Does The Los Angeles Lakers’ Sweep Make You Think Less Of Coach Phil Jackson?
Okay, maybe not ever—for my money, Michael Jordan playing on the Wizards at the end of his career did more to hurt his legacy than help it—but much like MJ, it won’t be the lasting image than I have of Phil Jackson. If last weekend’s absolute trouncing of his Los Angeles Lakers turns out to be the final hurrah for Jackson before he “rides off into the sunset” as Lakers guard Derek Fisher put it, it won’t be the only thing that I remember about him. Not even close, actually.
And it’s not because Jackson was, admittedly, a pretty weird guy. I won’t remember all of the strange meditations sessions he put his players through or the “Zen Master” tag he earned as a result of his kooky practices in the locker room. I won’t remember his infamous beef with Kobe Bryant and the years he spent trying to help Kobe and Shaquille O’Neal coexist. Hell, I won’t even remember the fact that he won a record 11—yes, 11!—championship rings on his way to becoming one of the greatest NBA coaches to ever walk the planet. Because he was, in fact, much more than that to the game of basketball.
If you happened to catch the SportsCenter tribute he got on ESPN Sunday night—which, though long, was well-deserved—you got to see all the different phases of Jackson’s coaching career. From his early days with the Bulls when his hair wasn’t gray—can we blame Dennis Rodman for that transformation!?—to his two stints with the Lakers and everything in between, Jackson obviously had plenty of highlights throughout his time in the league. From ring one to ring 11, he proved that he was a winner over and over and over again. The league changed a number of times, new players took over the NBA’s marquee, and the style of player even changed, but Jackson kept doing what he did and rarely fell short of greatness when his teams took the basketball court.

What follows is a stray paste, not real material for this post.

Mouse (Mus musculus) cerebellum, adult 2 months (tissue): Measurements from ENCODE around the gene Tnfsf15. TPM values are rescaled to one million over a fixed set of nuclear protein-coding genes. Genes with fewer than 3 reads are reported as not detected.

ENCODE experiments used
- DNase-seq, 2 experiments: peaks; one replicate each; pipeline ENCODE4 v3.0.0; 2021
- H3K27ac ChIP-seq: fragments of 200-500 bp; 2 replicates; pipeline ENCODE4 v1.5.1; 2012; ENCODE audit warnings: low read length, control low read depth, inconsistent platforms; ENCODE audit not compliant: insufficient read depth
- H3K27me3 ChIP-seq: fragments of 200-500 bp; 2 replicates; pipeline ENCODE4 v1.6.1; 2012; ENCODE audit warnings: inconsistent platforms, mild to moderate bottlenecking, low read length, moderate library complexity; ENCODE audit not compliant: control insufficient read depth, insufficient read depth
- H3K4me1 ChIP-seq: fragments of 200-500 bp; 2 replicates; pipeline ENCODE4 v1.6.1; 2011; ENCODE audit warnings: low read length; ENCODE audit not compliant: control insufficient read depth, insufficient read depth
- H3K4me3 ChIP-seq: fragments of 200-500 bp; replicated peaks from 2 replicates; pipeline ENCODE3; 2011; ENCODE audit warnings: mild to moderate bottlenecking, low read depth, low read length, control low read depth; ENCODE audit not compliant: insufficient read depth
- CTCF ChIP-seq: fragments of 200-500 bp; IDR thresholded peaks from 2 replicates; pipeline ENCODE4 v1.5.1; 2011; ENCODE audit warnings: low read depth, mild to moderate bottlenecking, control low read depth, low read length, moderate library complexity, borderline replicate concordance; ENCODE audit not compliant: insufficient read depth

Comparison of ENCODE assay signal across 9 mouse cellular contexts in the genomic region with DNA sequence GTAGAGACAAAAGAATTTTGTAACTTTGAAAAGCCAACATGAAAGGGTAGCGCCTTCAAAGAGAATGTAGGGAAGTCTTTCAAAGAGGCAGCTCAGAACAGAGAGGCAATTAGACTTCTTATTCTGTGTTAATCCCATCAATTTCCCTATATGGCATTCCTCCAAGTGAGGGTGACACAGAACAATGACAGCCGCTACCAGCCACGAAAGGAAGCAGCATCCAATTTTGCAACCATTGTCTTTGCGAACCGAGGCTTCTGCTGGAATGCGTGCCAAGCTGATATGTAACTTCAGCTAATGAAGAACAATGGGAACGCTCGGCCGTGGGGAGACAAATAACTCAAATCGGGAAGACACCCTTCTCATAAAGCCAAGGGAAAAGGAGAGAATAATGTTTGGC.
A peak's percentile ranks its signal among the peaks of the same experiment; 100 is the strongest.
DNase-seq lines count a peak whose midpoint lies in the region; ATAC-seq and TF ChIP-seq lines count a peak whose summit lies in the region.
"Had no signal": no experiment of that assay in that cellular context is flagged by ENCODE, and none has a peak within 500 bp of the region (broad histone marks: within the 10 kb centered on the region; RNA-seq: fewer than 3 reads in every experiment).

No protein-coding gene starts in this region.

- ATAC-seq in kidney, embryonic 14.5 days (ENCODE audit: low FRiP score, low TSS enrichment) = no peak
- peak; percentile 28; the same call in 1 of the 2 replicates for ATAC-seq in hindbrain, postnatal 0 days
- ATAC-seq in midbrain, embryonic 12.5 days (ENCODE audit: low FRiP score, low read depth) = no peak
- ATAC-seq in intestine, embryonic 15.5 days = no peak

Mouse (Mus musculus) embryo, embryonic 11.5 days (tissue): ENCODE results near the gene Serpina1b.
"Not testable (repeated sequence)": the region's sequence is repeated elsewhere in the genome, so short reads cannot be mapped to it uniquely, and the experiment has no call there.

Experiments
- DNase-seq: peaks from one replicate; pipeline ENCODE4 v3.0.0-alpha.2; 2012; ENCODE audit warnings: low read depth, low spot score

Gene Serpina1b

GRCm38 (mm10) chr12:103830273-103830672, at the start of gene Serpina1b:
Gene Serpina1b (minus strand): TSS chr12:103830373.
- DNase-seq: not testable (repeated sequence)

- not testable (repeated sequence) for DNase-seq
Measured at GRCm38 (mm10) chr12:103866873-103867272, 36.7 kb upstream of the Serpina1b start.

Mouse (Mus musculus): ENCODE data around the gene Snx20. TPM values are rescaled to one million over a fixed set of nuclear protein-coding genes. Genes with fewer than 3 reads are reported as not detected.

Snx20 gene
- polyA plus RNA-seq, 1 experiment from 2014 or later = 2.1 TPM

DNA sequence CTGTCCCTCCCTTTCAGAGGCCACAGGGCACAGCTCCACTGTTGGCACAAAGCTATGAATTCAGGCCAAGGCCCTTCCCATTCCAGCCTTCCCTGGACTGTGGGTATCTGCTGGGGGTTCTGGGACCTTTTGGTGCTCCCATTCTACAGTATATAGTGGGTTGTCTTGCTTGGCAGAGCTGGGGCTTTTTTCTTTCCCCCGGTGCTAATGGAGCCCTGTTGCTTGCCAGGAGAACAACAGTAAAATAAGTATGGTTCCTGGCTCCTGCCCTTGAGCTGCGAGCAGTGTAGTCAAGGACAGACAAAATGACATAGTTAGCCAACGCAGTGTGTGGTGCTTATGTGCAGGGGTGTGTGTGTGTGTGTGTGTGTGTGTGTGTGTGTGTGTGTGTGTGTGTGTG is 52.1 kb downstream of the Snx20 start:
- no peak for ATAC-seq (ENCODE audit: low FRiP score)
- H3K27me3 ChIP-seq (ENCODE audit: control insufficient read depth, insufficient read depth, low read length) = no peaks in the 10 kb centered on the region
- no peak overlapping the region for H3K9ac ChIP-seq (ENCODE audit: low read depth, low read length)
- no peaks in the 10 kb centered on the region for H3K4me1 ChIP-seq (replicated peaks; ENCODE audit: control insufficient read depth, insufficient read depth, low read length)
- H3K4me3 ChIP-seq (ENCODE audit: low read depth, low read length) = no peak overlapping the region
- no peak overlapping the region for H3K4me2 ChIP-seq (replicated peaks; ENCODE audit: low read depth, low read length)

But to me, Phil Jackson represented more than a bunch of X’s and O’s. He represented how much fun the game of basketball is supposed to be when it’s played right. Of course, as a Bulls fan, I’ll remember him yelling “SCOTTIE!” from the sideline, whistling to get the attention of his point guard, and guiding MJ to an absolutely magical career. But I’ll also remember that he did it all—win or lose—with a certain confidence that engaged millions of fans, regardless of whether you loved or hated his teams. Even in the face of one of the worst sweeps in sports history on Sunday (face it, LA fans: It was that bad!) he played along with the media and gave them a number of sound bytes to work with after the game. He always seemed like the kind of guy you’d want to play for if you played in the NBA—if you were ever so lucky to do so.
So while the L that the Lakers just took to the Dallas Mavericks in the second round of the NBA Playoffs might be the final image that we get of Phil Jackson, it certainly won’t be the lasting image that defines his career as a coach. He may not have taken home a championship trophy, but that doesn’t mean he didn’t go out on top.